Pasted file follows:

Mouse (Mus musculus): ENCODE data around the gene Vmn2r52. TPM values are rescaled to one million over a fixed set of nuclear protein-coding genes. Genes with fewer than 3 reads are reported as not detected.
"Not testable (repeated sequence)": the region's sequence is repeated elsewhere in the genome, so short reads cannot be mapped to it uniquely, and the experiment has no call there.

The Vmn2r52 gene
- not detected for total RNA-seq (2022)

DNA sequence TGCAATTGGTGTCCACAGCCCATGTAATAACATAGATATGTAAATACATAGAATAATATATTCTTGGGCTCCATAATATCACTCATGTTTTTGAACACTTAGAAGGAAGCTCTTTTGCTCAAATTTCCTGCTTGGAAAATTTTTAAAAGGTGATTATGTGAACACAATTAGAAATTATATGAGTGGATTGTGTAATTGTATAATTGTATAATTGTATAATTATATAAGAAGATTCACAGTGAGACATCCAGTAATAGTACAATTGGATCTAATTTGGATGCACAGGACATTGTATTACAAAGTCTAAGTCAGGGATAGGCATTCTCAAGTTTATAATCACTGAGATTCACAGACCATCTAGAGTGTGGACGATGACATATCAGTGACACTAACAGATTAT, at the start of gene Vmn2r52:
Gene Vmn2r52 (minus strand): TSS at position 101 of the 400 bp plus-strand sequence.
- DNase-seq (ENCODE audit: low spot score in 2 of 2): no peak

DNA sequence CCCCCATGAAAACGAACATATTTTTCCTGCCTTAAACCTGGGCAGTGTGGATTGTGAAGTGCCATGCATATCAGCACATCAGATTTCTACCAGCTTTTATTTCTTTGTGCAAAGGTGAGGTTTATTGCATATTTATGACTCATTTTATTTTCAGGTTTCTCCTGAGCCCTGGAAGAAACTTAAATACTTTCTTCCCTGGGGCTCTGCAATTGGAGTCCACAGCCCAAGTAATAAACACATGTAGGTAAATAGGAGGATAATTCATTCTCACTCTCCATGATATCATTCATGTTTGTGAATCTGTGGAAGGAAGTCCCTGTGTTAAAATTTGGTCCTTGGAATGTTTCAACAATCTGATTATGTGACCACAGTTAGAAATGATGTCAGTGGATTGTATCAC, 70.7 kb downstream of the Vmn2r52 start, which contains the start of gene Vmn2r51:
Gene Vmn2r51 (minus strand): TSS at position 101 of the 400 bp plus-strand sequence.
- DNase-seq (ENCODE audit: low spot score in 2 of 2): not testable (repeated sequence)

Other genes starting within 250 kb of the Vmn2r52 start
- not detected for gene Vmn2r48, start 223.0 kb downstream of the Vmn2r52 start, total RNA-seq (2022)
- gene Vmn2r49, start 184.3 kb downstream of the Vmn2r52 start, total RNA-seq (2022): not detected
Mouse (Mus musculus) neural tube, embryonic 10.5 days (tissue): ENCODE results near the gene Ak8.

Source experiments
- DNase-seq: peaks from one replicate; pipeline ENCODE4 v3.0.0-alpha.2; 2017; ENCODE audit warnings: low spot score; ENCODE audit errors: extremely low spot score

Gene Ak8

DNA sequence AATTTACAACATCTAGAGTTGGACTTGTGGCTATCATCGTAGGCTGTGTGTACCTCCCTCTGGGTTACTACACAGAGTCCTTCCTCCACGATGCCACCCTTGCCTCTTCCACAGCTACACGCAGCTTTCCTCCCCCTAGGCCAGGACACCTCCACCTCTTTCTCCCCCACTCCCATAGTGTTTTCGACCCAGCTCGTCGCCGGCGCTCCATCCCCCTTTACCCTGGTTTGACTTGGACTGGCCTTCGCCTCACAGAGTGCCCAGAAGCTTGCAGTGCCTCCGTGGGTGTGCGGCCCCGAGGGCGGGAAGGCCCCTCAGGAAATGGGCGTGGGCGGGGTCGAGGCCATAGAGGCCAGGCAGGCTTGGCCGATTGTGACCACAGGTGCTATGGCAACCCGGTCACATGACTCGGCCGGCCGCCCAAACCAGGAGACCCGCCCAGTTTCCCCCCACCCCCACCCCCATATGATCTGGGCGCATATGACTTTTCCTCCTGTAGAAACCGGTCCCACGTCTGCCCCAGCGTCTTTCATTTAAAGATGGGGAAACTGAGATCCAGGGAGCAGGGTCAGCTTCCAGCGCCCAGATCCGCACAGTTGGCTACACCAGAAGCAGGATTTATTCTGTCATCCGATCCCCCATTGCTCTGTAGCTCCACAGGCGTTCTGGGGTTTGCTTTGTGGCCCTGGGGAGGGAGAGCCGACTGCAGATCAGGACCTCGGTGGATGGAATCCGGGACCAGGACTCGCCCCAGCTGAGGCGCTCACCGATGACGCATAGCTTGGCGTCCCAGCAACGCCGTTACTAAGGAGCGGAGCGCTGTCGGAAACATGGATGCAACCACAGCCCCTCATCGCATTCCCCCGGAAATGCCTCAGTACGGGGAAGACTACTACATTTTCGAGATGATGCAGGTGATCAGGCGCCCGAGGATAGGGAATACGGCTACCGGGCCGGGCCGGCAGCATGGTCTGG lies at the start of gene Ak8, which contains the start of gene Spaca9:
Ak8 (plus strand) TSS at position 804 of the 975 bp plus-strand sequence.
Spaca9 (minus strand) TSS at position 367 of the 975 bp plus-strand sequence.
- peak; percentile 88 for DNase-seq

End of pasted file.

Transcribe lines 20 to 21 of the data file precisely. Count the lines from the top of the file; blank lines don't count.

Spaca9 (minus strand) TSS at position 367 of the 975 bp plus-strand sequence.
- peak; percentile 88 for DNase-seq